St Mark’s Preschool

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About St Mark’s Preschool

Name St Mark’s Preschool
Ofsted Inspections
Address St. Marks Church & Community Centre, Calder Rise, Bedford, Bedfordshire, MK41 7UY
Phase Childcare on Non-Domestic Premises, Full day care
Gender Mixed
Local Authority Bedford
Highlights from Latest Inspection

What is it like to attend this early years setting?

The provision is good

Children form strong bonds with their key persons and other members of staff.

They squeal with delight as staff join in their running games outside and when staff use exaggerated expressions in their voices while reading stories to them. The youngest children enjoy moving toys and equipment around their large playroom, negotiating obstacles as they confidently carry objects. This helps promote their physical development.

Children remind each other, and visitors, where they need to walk when they go to feed goldfish in a pond within the grounds. They take time to smell and feel herbs, such as rosemary, and talk about th...e changes they notice in leaves, berries and tree bark. Staff ask children questions to help them find out what children remember and already know about the natural world around them.

This enables staff to help children to consolidate existing knowledge and extend their learning at their own pace. Children confidently count and sort coloured bears into different pots. They listen to the words and phrases staff use to describe what they are doing.

This helps children grasp concepts in mathematics, such as quantity and weight.

What does the early years setting do well and what does it need to do better?

Staff find out what children can already do and what they enjoy playing with when they first join the pre-school. This helps staff set out familiar toys and activities to help children settle easily when they arrive.

The manager and staff hold regular meetings to plan and develop the curriculum to help support children's learning. They share information and ideas gained through training courses, which helps to make continual improvements to the pre-school.Staff use a flexible approach to help new children settle in to the pre-school.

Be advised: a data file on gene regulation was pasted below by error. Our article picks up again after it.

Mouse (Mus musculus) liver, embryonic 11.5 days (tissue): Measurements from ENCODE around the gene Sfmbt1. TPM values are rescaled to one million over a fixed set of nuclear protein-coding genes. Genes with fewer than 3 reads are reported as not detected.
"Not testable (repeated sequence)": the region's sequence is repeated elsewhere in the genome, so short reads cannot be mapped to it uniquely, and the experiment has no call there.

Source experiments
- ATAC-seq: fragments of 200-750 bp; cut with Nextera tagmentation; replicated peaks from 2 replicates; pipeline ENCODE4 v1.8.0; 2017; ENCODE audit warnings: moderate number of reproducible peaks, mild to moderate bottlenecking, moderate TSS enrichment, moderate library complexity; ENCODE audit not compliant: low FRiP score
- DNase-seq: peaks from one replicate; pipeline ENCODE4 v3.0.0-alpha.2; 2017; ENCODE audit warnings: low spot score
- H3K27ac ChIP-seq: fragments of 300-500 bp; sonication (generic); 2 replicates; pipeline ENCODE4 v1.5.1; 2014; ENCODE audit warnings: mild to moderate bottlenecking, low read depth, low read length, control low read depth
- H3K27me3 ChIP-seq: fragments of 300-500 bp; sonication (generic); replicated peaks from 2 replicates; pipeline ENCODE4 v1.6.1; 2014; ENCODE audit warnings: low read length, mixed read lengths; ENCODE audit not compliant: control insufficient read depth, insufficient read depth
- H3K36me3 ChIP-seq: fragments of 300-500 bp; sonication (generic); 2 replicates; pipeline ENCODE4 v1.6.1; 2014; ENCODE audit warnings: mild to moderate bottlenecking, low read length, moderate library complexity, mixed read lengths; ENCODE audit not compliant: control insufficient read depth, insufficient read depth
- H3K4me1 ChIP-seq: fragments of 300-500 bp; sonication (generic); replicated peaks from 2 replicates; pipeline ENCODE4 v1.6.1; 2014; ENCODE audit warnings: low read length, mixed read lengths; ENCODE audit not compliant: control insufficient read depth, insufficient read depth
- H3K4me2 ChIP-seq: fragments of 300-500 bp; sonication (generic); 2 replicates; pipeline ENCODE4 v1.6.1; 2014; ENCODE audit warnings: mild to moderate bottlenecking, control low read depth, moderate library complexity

In partnership with parents, key persons offer shorter sessions when children first arrive. This helps children build their confidence and readiness to leave their parents and carers for a longer length of time in a positive way. As a result, children quickly look forward to their time at pre-school.

Children behave well. They respond positively to staff requests and instructions. For example, when staff gently remind children to share and to be kind.

Children quickly learn to recognise when the daily routines are about to happen. For example, they confidently choose their chairs, stools or beanbags, ready to comfortably settle for story time.Staff help children celebrate the differences and similarities in their own lives compared to others.

Children talk about the different festivals and celebrations, and find out why traditions are important to some people. This helps children begin to respect the views and experiences of others.Staff work very closely with health professionals, who have links to the pre- school.

Members of the health visitor team meet with parents and key persons to discuss children's development and any issues that may have an impact on children's progress. This helps staff and parents work together to build on what children already know and can do in the most effective way.Children are keen to learn.

They confidently select activities that they enjoy and interest them. However, at times, children can not easily see or find the resources they need to complete a task. Staff do not always consider the accessibility of equipment that children can spontaneously use to help them reach their full potential.

This is particularly evident in the garden.The caring and friendly staff happily join in with children's games and activities. However, their enthusiasm can sometimes mean that they are too quick to give instructions before children have had enough time to find solutions or different ways to do things themselves.

As a result, children's ability to strengthen their thinking skills and tenacity is, sometimes, hindered.


The arrangements for safeguarding are effective.Staff know how to recognise and report signs of abuse.

Staff and managers follow the robust procedures they have in place to help keep children safe. This includes procedures to report concerns around extreme beliefs. The highly experienced members of the board of trustees help to ensure that any members of staff or volunteers recruited to work in the pre-school are suitable to work with children.

Trustees also have a deep insight into local issues that could possibly have a negative impact on children and their families. As a result, information is effectively shared with managers and staff, who remain vigilant to threats within the community.

What does the setting need to do to improve?

To further improve the quality of the early years provision, the provider should: review and develop further the organisation of resources, indoors and outdoors, so they can be easily and spontaneously accessed by children to support their independent play and learning nencourage staff to give children more time to work out how to do things for themselves, solve problems and to think about what might happen next.

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